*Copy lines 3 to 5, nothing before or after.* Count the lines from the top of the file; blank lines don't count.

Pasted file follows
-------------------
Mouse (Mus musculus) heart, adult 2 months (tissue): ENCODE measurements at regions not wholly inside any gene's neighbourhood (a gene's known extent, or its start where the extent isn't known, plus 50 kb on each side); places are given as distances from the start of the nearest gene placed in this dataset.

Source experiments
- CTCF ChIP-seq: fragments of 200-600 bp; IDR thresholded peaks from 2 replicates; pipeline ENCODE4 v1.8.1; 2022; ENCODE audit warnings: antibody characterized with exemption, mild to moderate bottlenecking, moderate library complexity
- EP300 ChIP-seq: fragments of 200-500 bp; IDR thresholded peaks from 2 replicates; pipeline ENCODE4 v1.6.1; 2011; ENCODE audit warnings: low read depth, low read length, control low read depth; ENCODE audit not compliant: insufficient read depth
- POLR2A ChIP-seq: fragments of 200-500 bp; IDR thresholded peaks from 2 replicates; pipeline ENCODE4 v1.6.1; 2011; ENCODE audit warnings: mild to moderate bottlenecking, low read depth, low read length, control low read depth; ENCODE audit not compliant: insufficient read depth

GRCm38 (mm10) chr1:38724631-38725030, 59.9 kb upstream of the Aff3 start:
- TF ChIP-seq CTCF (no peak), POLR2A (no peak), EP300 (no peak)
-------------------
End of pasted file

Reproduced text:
- CTCF ChIP-seq: fragments of 200-600 bp; IDR thresholded peaks from 2 replicates; pipeline ENCODE4 v1.8.1; 2022; ENCODE audit warnings: antibody characterized with exemption, mild to moderate bottlenecking, moderate library complexity
- EP300 ChIP-seq: fragments of 200-500 bp; IDR thresholded peaks from 2 replicates; pipeline ENCODE4 v1.6.1; 2011; ENCODE audit warnings: low read depth, low read length, control low read depth; ENCODE audit not compliant: insufficient read depth
- POLR2A ChIP-seq: fragments of 200-500 bp; IDR thresholded peaks from 2 replicates; pipeline ENCODE4 v1.6.1; 2011; ENCODE audit warnings: mild to moderate bottlenecking, low read depth, low read length, control low read depth; ENCODE audit not compliant: insufficient read depth